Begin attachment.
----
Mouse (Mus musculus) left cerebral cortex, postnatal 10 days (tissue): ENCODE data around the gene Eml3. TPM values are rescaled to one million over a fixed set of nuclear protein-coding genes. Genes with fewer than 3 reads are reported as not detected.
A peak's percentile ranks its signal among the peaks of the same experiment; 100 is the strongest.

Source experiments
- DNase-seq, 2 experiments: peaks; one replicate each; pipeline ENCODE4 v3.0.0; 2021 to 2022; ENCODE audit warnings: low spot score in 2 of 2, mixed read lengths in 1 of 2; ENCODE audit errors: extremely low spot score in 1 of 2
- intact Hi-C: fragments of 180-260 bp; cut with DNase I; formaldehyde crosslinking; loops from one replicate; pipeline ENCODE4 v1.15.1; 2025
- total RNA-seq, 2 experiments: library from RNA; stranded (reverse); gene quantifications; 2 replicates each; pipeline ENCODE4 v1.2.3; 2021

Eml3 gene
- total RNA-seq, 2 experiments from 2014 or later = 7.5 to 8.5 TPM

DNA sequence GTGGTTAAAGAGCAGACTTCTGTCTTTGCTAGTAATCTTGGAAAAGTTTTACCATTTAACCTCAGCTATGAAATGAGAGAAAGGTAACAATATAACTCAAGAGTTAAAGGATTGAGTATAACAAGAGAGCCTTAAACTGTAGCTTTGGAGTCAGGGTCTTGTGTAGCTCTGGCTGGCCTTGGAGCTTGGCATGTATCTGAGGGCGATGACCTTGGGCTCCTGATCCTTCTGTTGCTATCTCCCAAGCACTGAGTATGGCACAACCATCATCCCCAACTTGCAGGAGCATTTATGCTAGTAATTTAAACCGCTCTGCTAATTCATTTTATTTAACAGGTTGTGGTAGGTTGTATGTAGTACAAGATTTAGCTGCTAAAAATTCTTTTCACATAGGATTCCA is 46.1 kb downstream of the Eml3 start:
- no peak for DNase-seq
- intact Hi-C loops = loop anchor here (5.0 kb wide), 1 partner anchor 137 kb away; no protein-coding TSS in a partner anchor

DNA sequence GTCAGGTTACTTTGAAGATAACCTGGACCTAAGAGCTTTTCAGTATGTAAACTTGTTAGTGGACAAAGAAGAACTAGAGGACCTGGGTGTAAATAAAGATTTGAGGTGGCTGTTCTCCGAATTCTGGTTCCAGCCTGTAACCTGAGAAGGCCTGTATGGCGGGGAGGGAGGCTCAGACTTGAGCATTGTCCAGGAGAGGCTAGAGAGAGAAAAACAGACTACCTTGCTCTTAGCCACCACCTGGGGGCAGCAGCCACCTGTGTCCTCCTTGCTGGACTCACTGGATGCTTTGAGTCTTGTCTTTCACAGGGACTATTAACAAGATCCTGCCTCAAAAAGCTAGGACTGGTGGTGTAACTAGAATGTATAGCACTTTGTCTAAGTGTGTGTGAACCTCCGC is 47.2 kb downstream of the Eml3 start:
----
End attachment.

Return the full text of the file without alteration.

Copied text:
Mouse (Mus musculus) left cerebral cortex, postnatal 10 days (tissue): ENCODE data around the gene Eml3. TPM values are rescaled to one million over a fixed set of nuclear protein-coding genes. Genes with fewer than 3 reads are reported as not detected.
A peak's percentile ranks its signal among the peaks of the same experiment; 100 is the strongest.

Source experiments
- DNase-seq, 2 experiments: peaks; one replicate each; pipeline ENCODE4 v3.0.0; 2021 to 2022; ENCODE audit warnings: low spot score in 2 of 2, mixed read lengths in 1 of 2; ENCODE audit errors: extremely low spot score in 1 of 2
- intact Hi-C: fragments of 180-260 bp; cut with DNase I; formaldehyde crosslinking; loops from one replicate; pipeline ENCODE4 v1.15.1; 2025
- total RNA-seq, 2 experiments: library from RNA; stranded (reverse); gene quantifications; 2 replicates each; pipeline ENCODE4 v1.2.3; 2021

Eml3 gene
- total RNA-seq, 2 experiments from 2014 or later = 7.5 to 8.5 TPM

DNA sequence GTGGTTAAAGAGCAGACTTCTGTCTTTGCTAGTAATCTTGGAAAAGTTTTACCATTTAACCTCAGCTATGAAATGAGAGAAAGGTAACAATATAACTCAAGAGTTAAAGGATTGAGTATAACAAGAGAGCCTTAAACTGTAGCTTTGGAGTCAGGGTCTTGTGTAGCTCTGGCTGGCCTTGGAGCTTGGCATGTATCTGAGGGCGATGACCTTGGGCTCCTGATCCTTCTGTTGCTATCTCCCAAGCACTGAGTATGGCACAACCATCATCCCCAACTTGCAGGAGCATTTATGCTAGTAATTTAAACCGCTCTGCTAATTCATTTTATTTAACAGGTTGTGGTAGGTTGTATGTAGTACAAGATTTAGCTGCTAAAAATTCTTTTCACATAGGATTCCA is 46.1 kb downstream of the Eml3 start:
- no peak for DNase-seq
- intact Hi-C loops = loop anchor here (5.0 kb wide), 1 partner anchor 137 kb away; no protein-coding TSS in a partner anchor

DNA sequence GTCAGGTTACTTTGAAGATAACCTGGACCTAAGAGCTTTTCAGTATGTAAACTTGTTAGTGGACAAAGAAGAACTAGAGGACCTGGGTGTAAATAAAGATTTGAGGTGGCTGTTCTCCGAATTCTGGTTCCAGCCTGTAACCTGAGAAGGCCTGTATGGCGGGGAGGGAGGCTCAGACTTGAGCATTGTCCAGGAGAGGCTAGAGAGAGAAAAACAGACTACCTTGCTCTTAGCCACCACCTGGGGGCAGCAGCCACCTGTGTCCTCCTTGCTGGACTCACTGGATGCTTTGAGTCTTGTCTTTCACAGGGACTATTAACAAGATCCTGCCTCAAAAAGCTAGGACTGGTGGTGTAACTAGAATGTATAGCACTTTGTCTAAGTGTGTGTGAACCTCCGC is 47.2 kb downstream of the Eml3 start: